it's a great life, if you don't weaken (matociquala) wrote,
it's a great life, if you don't weaken

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and those of us with ravaged faces, lacking in the social graces--

truepenny and I went climbing last night with the mighty Alisa and The Jeff. Mostly, I did fairly easy routes I have done before--though I was much less mighty than I was last Wednesday, probably in part because Sarah and I walked about eight miles on Sunday and then I went running yesterday morning because it was actually cool for a change (OK, it's also cool right now, but I promised the meat a day off today and anyway we will likely be hiking all over Mystic later this morning. Poor meat. It leads such a strenuous existence. Really, it would have preferred to have been issued to a couch potato).--but in addition, I've also started working on my gym's easiest bouldering route.*

Which has an overhang (bitch) and I am not yet strong enough to make the last move and also still scared of falling off the top of the wall, so I'm not yet very good at making myself try. Getting that right hand to unlatch from the hold it's clinging to desperately when the crash pad is twelve feet under your butt and the next hold requires a great big lunge on awkwardly-positioned feet to get to, and you're, you know, mostly upside-down... it's a little challenging to the lizard brain.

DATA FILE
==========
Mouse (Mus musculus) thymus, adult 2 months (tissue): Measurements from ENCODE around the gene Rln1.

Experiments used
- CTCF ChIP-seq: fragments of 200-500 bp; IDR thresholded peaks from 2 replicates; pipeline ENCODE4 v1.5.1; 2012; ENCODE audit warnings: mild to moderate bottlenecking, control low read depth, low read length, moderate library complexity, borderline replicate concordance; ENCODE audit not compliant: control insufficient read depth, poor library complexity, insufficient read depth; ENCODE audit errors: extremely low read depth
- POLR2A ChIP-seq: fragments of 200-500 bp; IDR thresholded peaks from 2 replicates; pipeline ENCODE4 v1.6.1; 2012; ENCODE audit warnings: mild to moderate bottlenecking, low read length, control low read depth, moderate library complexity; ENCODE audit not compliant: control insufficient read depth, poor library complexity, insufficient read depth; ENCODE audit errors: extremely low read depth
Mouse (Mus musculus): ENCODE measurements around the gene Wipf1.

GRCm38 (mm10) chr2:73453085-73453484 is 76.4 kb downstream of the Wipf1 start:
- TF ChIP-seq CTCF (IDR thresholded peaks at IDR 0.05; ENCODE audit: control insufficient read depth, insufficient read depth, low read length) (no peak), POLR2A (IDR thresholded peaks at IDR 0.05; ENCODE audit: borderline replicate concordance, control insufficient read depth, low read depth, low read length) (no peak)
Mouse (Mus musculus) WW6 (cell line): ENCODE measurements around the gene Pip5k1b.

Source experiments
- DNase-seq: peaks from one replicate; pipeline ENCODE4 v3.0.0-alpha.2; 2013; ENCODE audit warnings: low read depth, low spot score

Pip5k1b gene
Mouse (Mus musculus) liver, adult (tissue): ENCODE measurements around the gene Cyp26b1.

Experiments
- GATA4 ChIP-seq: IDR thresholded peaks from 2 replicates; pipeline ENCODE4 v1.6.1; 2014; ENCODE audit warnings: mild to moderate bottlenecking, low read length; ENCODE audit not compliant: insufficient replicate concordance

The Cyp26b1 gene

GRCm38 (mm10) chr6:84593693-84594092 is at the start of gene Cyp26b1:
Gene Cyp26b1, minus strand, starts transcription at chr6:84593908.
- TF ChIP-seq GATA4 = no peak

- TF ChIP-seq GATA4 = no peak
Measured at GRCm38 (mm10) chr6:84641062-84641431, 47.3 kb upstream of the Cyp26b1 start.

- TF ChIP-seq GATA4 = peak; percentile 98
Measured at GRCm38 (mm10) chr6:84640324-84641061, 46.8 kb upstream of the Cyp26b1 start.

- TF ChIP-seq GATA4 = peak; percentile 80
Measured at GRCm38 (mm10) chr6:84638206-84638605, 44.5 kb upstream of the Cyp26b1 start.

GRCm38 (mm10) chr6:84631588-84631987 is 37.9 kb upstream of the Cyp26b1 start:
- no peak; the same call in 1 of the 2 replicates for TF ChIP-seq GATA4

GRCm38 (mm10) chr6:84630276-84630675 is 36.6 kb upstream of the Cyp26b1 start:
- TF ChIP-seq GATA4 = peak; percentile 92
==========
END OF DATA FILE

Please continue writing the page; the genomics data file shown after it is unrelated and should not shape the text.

But if I fall off it enough I will get unscared, right?

I wish I had discovered this sport when I was fourteen. Well, I mean, I did some bouldering when I was twelve, thirteen, but it was very informal stuff. I still like top rope better than bouldering; bouldering is all about the upper body strength and the explosive power, and I am (a) a girl and (b) stocky and (c) fat and (d) old, things which collectively make it all the more difficult (Guys like bouldering. Especially skinny guys). Also, bouldering is over too damned fast. You try, you fall, you lie there and pant for a while and you try again. Peak effort, very quickly.

I like the more extended effort of top roping, and I also like that you can keep coming back at a problem if you're not sticking it, because you know, you fall, you fall two or three feet, and then you just have to scramble back up to the hard bit.

But the whole rock-climbing thing in general, I would like to have been doing for many more years than I have been.

It's hard and it's rewarding in all the same ways writing is, in that it's a problem-solving activity and it's all about cowboying up and finishing things that sometimes seem much bigger than you. With the additional joy of hard sharp physical activity.

But both things are all about pushing your limits and developing technique, and it seems like an awful lot of what I learn in either field is applicable to the other. You get better through practice, and you get joy through getting better. It's a meditation.

*Dude, check out the elaborate punctuation on that baby

Tags: falling off perfectly good rocks

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